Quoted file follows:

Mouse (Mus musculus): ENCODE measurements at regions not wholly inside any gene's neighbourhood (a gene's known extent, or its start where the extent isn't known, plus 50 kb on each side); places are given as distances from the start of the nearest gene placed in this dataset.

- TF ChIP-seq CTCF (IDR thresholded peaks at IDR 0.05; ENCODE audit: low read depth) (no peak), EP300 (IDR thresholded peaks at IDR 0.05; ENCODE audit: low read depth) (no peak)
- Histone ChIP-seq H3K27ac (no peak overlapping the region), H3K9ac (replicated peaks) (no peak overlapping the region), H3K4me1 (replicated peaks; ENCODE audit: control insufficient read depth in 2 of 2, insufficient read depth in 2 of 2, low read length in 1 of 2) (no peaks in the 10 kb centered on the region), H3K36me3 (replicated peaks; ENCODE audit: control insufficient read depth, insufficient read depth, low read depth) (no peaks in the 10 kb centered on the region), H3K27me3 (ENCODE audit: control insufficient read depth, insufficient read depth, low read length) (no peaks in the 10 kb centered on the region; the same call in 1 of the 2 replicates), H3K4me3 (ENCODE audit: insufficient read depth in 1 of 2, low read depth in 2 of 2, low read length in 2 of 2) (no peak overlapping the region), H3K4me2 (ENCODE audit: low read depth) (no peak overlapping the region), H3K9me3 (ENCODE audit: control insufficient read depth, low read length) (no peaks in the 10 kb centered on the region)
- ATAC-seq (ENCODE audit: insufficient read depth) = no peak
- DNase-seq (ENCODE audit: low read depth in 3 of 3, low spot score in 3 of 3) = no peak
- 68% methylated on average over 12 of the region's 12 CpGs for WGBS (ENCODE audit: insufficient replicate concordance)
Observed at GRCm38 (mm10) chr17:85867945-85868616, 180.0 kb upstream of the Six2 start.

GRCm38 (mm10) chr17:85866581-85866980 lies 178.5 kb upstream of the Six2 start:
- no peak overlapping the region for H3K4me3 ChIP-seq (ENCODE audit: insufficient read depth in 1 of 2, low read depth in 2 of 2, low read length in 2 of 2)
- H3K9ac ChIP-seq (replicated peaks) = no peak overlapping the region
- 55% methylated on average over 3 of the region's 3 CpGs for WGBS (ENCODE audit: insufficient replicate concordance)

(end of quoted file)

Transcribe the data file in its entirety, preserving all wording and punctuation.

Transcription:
Mouse (Mus musculus): ENCODE measurements at regions not wholly inside any gene's neighbourhood (a gene's known extent, or its start where the extent isn't known, plus 50 kb on each side); places are given as distances from the start of the nearest gene placed in this dataset.

- TF ChIP-seq CTCF (IDR thresholded peaks at IDR 0.05; ENCODE audit: low read depth) (no peak), EP300 (IDR thresholded peaks at IDR 0.05; ENCODE audit: low read depth) (no peak)
- Histone ChIP-seq H3K27ac (no peak overlapping the region), H3K9ac (replicated peaks) (no peak overlapping the region), H3K4me1 (replicated peaks; ENCODE audit: control insufficient read depth in 2 of 2, insufficient read depth in 2 of 2, low read length in 1 of 2) (no peaks in the 10 kb centered on the region), H3K36me3 (replicated peaks; ENCODE audit: control insufficient read depth, insufficient read depth, low read depth) (no peaks in the 10 kb centered on the region), H3K27me3 (ENCODE audit: control insufficient read depth, insufficient read depth, low read length) (no peaks in the 10 kb centered on the region; the same call in 1 of the 2 replicates), H3K4me3 (ENCODE audit: insufficient read depth in 1 of 2, low read depth in 2 of 2, low read length in 2 of 2) (no peak overlapping the region), H3K4me2 (ENCODE audit: low read depth) (no peak overlapping the region), H3K9me3 (ENCODE audit: control insufficient read depth, low read length) (no peaks in the 10 kb centered on the region)
- ATAC-seq (ENCODE audit: insufficient read depth) = no peak
- DNase-seq (ENCODE audit: low read depth in 3 of 3, low spot score in 3 of 3) = no peak
- 68% methylated on average over 12 of the region's 12 CpGs for WGBS (ENCODE audit: insufficient replicate concordance)
Observed at GRCm38 (mm10) chr17:85867945-85868616, 180.0 kb upstream of the Six2 start.

GRCm38 (mm10) chr17:85866581-85866980 lies 178.5 kb upstream of the Six2 start:
- no peak overlapping the region for H3K4me3 ChIP-seq (ENCODE audit: insufficient read depth in 1 of 2, low read depth in 2 of 2, low read length in 2 of 2)
- H3K9ac ChIP-seq (replicated peaks) = no peak overlapping the region
- 55% methylated on average over 3 of the region's 3 CpGs for WGBS (ENCODE audit: insufficient replicate concordance)